Events are the outcomes of a random experiment. When a random experiment is carried out, more than one outcomes are possible, each one of which is known as an event. The set of all the events is known as the sample space of the experiment. There are different types of events who have their own properties. These events are: simple and compound, independent and dependent, mutually exclusive, mutually exhaustive.

Word problems

Problem 1: 

A die is thrown, then what kind of the event will be the event of getting an odd number?

Solution: 

The sample space of the throw of a die is $\{1,\ 2,\ 3,\ 4,\ 5,\ 6\}$. 

The event of getting an odd number = $\{1,\ 3,\ 5\}$ which is having more than one simple event.

Hence, this is a compound event.
Problem 2:

Given below are few events. Classify them.

a) Stepping on a red square in a room having $20$ red and $20$ white squares.

b) Getting head or tail in tossing a coin.

c) Anin wearing a combination of red top and black jeans today out of $3$ different colors tops and jeans she has.

Solution: 

The classification of the events is given here:

a) This is a simple event as the sample space is having only two events, that is, red and white. The event of stepping on to a red square cannot be disintegrated any further.

b) These are mutually exclusive events as they cannot happen together.

Also, they are mutually exhaustive events as they together equals to the whole sample space.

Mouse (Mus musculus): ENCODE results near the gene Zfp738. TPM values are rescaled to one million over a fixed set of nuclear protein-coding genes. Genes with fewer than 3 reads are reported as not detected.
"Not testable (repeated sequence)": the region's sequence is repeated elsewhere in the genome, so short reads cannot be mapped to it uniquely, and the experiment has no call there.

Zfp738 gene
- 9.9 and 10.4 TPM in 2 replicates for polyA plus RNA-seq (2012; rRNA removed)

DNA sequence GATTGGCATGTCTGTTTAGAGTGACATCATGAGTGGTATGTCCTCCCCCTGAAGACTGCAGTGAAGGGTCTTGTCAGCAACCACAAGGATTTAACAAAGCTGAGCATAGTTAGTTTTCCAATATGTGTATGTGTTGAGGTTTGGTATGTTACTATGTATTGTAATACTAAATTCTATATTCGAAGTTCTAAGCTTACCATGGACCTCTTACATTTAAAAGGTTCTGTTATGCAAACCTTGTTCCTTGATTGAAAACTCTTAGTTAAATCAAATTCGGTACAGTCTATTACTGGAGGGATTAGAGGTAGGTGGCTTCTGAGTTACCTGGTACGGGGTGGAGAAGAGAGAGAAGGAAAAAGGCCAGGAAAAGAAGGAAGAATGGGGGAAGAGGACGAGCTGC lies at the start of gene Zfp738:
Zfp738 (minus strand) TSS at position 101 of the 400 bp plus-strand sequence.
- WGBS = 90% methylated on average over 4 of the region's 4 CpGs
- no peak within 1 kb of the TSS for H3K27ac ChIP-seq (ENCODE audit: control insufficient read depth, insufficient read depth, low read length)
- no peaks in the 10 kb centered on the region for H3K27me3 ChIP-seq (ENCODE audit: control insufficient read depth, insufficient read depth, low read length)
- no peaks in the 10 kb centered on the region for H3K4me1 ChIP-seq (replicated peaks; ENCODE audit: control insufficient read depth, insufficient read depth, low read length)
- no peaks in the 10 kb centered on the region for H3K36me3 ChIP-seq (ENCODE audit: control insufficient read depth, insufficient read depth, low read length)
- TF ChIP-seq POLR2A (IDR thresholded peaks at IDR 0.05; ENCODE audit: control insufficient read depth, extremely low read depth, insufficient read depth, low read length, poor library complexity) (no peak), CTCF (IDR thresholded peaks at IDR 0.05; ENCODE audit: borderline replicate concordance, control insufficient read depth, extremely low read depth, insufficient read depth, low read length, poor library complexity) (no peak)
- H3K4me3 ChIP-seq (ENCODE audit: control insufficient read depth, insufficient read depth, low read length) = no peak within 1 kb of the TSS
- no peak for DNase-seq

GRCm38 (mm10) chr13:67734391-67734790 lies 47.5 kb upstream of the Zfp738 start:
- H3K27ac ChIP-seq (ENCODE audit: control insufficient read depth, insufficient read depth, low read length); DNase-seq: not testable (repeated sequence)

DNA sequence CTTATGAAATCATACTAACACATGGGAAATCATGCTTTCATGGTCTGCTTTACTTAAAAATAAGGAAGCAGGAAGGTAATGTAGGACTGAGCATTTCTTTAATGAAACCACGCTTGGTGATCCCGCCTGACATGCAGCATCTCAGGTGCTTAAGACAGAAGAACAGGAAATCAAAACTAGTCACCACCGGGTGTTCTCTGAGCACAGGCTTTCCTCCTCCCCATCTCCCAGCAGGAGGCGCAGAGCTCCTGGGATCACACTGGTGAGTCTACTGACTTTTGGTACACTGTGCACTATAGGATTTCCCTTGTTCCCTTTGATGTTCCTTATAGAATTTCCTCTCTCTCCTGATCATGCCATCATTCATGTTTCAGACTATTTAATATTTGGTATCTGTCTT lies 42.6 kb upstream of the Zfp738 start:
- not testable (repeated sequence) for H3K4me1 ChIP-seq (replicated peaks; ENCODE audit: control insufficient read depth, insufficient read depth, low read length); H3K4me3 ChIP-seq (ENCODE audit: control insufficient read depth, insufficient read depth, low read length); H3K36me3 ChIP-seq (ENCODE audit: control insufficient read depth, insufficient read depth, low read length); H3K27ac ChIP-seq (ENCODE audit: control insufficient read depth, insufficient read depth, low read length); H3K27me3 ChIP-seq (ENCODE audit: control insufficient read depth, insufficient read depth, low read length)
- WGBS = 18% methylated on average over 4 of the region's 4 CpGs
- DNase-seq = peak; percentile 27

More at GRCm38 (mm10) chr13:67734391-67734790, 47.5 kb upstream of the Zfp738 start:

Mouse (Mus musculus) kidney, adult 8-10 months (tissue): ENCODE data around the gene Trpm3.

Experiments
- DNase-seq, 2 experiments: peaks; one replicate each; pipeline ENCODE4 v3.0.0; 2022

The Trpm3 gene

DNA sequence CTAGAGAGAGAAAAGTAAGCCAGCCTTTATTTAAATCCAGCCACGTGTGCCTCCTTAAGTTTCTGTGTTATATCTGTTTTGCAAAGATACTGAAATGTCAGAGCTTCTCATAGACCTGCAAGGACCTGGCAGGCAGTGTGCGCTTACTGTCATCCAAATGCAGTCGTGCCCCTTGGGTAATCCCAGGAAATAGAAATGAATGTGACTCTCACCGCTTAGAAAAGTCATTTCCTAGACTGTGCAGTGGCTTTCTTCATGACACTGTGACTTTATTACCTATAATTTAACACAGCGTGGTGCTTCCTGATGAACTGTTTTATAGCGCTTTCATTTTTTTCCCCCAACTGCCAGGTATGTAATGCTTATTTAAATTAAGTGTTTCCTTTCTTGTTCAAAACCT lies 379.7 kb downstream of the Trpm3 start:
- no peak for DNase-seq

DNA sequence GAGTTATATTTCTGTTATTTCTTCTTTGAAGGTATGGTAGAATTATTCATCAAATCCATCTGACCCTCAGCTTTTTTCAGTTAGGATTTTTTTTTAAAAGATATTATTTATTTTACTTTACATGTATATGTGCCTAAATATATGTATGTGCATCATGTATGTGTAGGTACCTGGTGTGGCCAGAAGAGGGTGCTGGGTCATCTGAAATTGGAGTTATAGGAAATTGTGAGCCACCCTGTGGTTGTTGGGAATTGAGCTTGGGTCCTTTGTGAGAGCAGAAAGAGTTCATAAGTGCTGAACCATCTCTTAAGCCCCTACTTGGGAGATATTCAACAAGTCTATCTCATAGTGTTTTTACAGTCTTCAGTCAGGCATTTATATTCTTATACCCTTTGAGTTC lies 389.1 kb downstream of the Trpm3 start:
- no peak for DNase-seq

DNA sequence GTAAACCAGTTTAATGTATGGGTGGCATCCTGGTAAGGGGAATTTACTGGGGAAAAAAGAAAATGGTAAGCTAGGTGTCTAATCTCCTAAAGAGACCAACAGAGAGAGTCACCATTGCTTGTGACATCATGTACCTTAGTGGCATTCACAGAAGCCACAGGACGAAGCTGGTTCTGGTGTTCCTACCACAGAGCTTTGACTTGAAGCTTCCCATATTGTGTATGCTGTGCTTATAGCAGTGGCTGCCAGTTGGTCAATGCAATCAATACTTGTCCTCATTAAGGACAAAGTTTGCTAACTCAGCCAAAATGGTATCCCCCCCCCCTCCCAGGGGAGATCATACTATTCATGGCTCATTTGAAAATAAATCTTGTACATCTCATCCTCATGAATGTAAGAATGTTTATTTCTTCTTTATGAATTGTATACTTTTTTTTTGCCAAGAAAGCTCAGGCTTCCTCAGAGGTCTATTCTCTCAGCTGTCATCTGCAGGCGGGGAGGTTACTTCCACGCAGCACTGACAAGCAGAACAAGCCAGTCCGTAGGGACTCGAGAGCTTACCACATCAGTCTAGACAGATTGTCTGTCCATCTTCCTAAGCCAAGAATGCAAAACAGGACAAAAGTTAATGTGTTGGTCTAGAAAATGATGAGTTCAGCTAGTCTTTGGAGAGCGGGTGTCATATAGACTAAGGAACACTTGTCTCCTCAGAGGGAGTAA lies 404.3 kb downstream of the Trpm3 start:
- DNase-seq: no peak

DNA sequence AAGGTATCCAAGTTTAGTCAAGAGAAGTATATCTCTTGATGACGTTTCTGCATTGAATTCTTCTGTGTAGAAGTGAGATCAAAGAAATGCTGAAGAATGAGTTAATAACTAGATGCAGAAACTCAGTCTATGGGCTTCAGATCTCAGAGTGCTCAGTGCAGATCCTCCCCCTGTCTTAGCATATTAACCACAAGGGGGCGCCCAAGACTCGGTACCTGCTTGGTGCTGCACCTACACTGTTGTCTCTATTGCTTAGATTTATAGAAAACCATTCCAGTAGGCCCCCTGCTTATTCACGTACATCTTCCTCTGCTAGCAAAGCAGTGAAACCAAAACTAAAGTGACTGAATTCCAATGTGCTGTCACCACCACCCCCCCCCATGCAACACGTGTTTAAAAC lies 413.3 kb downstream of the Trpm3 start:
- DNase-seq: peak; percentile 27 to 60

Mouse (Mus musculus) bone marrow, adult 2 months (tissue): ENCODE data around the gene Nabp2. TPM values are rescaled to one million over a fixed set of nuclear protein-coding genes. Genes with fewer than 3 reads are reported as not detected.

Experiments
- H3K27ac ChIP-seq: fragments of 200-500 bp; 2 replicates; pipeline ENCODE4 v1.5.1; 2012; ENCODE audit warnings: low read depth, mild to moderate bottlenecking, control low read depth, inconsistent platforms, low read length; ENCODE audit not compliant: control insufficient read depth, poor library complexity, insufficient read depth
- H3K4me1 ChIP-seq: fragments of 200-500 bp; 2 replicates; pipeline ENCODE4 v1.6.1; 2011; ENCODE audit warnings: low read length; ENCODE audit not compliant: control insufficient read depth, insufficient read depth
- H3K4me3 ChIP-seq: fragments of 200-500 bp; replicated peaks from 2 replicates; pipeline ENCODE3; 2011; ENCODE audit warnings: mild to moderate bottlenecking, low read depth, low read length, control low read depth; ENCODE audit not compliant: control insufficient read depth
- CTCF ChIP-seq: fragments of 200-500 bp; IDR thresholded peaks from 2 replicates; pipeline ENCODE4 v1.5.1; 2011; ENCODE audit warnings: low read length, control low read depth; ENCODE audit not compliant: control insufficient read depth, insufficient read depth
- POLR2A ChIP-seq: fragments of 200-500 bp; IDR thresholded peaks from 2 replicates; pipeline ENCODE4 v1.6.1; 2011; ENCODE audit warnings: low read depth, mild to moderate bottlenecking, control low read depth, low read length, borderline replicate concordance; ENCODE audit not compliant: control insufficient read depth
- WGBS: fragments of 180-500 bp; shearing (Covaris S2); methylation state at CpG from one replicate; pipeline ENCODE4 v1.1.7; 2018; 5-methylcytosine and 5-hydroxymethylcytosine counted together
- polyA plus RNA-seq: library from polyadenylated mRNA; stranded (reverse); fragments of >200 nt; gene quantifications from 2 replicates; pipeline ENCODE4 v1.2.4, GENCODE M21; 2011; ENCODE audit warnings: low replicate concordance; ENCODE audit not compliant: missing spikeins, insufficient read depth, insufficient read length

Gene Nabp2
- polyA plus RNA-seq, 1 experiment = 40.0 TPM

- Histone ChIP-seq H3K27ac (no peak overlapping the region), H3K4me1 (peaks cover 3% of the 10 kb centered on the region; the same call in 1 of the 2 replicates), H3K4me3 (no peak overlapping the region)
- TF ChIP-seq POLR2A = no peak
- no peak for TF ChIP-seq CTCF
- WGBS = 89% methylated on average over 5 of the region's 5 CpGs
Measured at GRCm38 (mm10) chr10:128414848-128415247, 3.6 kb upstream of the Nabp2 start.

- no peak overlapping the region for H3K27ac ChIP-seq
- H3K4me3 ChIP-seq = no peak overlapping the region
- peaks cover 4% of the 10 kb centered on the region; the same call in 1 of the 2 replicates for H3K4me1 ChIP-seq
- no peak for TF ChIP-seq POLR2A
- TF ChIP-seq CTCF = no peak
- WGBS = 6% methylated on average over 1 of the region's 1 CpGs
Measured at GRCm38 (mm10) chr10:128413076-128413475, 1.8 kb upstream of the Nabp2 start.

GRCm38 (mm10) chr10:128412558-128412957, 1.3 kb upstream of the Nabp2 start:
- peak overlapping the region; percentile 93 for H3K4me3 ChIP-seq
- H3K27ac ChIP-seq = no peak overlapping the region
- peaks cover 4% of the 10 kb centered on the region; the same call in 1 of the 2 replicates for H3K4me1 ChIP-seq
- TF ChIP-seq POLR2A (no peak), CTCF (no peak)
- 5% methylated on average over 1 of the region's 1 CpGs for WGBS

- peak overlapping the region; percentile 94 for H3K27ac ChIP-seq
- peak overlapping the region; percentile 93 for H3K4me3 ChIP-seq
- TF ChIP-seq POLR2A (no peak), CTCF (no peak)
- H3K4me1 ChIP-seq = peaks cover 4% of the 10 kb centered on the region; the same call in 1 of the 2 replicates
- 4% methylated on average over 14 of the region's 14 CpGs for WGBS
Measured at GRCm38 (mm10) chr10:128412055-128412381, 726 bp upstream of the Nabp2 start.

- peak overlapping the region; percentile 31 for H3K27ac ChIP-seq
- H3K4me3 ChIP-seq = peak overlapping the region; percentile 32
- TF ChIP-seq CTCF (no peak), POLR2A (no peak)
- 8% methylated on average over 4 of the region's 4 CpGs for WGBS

Getting a head or getting tail, separately, are simple events.

c) The event is $\{red\ top,\ blue\ jeans\}$. It can be further disintegrated to simpler events $\{red\ top\}$ and $\{blue jeans\}$. Hence, it is a compound event.
Problem 3: 

The probability of having snowfall in London today is $0.3$. What will be the probability that there is no snowfall in London today?

Solution: 

To have a snowfall and to not have a snowfall are complementary events. Hence, the probability of not having snowfall is the complement of the probability of having snowfall.

Probability of not having snowfall = $1\ -\ 0.3$ = $0.7$
Problem 4:

There are $2$ red and $6$ green balls in a bag. If two balls are taken out one by one with replacement what is the probability that we get $1$ red and $1$ green ball.

Solution: 

These two events are independent of each other.

Probability of getting a red ball, $P(A)$ = $\frac{2}{8}$

Probability of getting a red ball, $P(B)$ = $\frac{6}{8}$

Probability of getting a red and a green ball = $P(A)\ \times\ P(B)$ = $\frac{2}{8}$ $\times$ $\frac{6}{8}$ = $\frac{3}{16}$